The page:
Church: “The After Party”

There was a time when clubbing was a 4-day weekly occurrence for some of us. This was when we were noticeably younger.

On Wednesday we stumbled into Rock Night at Carnivore early enough to catch the “BOGOF”(Buy one, get one free) and drown in Tusker. Thursday night, we’d complain about the entrance fee and yet still wind up at Sikiliza with those USIU folks. Friday we were somewhere in Westlands being sponges of cheap alcohol. We drank like properly drained sinks, smoked like buildings on fire and occasionally stopped to bite something before continuing with the boozing, huffing and shooting pool. On Saturday however, we would club hop. No dedication whatsoever. Go from K1 to Pavement to Crooked Q’s, to whatever else anybody mentioned when we were near the entrance or exit of a club or bar after our mandatory 25 minute stopover.

And then at 6:30am, we’d go get food. How we always succeeded to find an eatery at such obscene hours was always beyond me. This was before Nakumatt was 24Hours and generally, you’d have to eat Nyama Choma and Ugali behind some random kiosk on Wayaki Way or somewhere in Nairobi West or South B. Either way, we’d dine and sober up slightly, sharing war stories and conquests, recounting tales of the nights past. Sometimes we’d go for Soul at K2 on Sunday night, but most times we spent the day watching basketball, playing video games, resting and recovering.

One day, at about 8am on Sunday, we were eating at YMCA when someone proposed that we should go to church. Alas, it was indeed the Lord’s day, and we were dressed…well, we looked decent enough. At the time it seemed like a good idea.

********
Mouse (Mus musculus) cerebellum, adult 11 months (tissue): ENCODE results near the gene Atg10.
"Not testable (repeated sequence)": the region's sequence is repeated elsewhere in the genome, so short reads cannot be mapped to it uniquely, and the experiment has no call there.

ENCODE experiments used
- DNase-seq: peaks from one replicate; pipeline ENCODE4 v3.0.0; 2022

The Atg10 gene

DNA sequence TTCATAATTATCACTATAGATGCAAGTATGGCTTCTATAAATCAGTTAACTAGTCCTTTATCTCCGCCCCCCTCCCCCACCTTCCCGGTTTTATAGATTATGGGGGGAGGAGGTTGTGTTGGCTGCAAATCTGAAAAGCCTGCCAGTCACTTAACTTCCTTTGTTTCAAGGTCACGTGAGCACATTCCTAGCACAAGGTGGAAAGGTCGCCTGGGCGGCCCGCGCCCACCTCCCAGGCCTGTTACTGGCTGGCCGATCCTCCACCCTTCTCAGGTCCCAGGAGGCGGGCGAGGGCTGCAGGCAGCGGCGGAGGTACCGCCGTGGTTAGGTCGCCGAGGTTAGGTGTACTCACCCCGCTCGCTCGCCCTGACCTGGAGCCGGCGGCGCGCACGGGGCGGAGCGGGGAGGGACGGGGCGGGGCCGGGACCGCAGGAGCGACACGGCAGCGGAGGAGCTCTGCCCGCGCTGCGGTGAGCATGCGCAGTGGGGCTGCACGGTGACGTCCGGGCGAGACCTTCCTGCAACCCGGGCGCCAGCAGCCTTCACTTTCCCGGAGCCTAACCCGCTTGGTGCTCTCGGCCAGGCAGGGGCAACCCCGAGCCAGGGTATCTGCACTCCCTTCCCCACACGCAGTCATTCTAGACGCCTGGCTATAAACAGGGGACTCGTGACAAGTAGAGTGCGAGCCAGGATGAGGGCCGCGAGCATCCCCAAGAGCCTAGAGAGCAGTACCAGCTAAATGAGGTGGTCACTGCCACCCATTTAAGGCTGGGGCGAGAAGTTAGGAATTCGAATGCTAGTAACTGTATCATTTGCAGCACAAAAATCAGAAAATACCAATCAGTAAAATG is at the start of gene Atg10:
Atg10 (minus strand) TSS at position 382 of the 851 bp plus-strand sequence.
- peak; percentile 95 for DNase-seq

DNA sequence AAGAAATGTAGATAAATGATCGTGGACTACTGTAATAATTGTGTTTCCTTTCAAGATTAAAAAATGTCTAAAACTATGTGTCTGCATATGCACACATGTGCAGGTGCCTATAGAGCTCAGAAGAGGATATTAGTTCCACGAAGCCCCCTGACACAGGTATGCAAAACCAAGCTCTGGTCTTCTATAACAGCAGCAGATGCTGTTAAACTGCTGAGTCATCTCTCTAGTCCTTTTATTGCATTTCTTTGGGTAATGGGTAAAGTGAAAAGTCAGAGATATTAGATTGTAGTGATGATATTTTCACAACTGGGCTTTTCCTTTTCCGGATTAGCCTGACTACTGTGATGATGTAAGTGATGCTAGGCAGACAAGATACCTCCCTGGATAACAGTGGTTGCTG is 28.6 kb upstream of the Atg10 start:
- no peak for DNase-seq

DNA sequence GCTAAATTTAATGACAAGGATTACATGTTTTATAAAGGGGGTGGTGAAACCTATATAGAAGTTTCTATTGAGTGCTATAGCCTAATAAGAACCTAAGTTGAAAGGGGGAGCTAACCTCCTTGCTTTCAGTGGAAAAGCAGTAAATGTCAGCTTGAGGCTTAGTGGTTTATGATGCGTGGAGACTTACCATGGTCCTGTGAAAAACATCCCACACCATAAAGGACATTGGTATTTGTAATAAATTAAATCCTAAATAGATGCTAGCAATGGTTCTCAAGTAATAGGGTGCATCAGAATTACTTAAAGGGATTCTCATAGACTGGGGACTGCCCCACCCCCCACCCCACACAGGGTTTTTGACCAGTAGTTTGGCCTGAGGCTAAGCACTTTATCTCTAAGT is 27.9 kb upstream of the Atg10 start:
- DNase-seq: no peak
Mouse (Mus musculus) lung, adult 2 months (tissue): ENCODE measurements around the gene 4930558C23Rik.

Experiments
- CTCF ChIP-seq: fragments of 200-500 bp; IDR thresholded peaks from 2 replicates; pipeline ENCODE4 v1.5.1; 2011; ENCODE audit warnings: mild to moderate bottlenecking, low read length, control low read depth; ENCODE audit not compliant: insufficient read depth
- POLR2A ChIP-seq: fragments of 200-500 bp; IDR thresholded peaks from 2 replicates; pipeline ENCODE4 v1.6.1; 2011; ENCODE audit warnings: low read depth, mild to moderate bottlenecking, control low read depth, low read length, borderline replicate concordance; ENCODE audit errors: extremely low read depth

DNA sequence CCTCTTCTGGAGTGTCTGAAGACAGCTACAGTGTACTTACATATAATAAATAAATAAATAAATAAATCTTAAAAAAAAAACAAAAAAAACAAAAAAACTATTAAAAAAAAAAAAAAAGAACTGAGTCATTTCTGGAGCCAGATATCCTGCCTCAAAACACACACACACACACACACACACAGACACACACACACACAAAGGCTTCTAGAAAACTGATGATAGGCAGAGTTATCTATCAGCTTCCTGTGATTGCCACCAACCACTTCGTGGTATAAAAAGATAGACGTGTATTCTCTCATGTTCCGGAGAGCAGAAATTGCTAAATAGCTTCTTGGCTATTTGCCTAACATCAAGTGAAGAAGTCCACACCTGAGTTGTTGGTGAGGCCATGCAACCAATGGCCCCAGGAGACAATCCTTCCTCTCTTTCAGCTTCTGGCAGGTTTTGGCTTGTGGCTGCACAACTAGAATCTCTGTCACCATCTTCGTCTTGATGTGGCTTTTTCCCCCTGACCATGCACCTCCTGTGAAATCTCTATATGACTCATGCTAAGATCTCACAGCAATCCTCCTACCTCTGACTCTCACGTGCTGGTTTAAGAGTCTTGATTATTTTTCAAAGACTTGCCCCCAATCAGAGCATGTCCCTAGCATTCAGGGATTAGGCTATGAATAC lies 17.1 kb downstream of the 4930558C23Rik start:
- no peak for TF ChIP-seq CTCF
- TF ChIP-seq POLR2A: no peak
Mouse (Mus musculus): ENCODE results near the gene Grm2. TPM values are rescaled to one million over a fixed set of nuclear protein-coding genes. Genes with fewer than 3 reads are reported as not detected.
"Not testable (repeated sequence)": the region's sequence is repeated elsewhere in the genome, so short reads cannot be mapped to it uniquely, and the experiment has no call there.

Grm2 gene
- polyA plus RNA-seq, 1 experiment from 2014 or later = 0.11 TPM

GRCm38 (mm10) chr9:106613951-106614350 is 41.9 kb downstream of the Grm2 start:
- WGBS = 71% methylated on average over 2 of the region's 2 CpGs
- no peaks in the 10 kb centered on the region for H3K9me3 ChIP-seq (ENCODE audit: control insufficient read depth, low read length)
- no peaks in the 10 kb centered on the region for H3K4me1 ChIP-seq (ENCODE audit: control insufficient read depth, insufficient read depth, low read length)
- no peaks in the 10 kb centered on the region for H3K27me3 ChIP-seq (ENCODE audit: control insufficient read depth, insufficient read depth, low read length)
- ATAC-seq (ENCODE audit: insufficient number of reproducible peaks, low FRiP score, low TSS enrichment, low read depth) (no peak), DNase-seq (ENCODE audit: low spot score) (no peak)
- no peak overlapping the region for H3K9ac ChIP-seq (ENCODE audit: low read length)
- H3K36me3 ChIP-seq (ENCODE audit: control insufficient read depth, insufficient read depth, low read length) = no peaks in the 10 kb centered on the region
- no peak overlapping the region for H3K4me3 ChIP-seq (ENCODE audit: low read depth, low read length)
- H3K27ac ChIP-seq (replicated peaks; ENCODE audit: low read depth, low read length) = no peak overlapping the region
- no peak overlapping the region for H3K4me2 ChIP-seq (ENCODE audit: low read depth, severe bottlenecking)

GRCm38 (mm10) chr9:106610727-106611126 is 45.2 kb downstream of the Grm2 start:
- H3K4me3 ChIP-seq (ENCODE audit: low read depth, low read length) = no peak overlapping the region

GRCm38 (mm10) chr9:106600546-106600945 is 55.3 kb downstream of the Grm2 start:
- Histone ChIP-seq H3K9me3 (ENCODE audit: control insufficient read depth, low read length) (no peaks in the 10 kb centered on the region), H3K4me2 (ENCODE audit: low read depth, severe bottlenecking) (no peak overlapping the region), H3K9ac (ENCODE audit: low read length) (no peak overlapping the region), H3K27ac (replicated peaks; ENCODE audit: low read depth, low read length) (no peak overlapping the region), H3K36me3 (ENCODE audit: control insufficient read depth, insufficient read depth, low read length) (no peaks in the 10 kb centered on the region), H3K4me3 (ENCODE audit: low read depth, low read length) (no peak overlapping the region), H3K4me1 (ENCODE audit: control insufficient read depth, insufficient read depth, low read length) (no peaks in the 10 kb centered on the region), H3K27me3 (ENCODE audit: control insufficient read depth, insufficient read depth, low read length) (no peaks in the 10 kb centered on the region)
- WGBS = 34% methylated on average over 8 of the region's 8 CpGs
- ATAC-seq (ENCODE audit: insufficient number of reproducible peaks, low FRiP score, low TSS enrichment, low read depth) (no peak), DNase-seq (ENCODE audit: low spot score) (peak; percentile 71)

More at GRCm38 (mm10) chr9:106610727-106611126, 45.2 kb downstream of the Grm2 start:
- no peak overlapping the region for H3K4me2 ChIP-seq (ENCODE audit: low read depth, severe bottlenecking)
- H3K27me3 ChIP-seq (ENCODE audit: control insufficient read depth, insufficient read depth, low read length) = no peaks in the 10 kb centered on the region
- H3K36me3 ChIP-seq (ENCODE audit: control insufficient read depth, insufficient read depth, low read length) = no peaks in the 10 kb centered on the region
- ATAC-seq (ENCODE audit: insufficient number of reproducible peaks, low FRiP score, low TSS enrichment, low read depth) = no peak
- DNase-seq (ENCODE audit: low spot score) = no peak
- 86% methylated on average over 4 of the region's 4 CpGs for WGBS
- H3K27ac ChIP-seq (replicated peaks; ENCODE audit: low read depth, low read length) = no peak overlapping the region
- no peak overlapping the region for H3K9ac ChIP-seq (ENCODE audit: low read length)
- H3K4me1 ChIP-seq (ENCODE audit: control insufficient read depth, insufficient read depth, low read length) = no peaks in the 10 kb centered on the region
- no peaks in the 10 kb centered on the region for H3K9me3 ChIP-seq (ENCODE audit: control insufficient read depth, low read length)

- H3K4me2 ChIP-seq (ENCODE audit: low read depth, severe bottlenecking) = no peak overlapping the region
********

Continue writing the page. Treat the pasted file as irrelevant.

So it was that 4 very hungover heathens made their way to St. Paul’s Catholic Church, giggling and ouching at their headaches. Back then St. Paul’s would get packed pretty damn quickly, and the likelihood of being one of the people standing at the door was extremely high. But we didn’t even quite remember what time mass started, so we got there in very good time and got seats in the darkest corner of the church because hungover people are like vampires. Sunlight = no bueno.

While our heads were hunched over, we didn’t notice the other people entering the room, as we sat there replying to text messages and laughing about nothing. Then I lifted my head up to take a good look at the room. After I adjusted to the light, I realized something. A lot of people’s heads were bent down too. Initially I assumed they were praying. Then I realized that someone must’ve thought we were praying too. In that case…..

“Somebody in this room must be hungover. ” I thought.

So I began looking for familiar faces and wouldn’t you know it, the girls we were SMSing were in that very same room doing the very same thing we were. In fact, there were several clusters of people from the night before there. Outside, there were surely more. We had turned that holy house into an after-party detox.

And this is still the case today. A friend of mine explained that he used to do the same thing, and as I was driving past his church (Pentecostal on Valley Road) I saw it. Across the street were a group of very inebriated chainsmokers laughing and talking about the night before.

This leads me to wonder, where does one find “good” young people anymore? Church-goers are either fundamentalist, sectarian, hungover, or unclassified. Partygoers use Facebook, and that immediately disqualifies you from being in the selection(more on that later). Campuses are basically an orgy waiting to happen and nobody wants to talk anywhere else.

I’m glad I’m not looking for a wife amongst this lot.

For the rest of you, good luck.

One thought on “Church: “The After Party”

  1. Going to church hung-over’d and tired has become so cliché yet I’ve never understood why people even do it to begin with. In some cases, there may exist a geniune intention to go to church and worship but I believe this intention is defeated if you’re quasi-inebriated, hungry or tired from Saturday night festivities and consequently you’re in no position to be anywhere near a place of worship!

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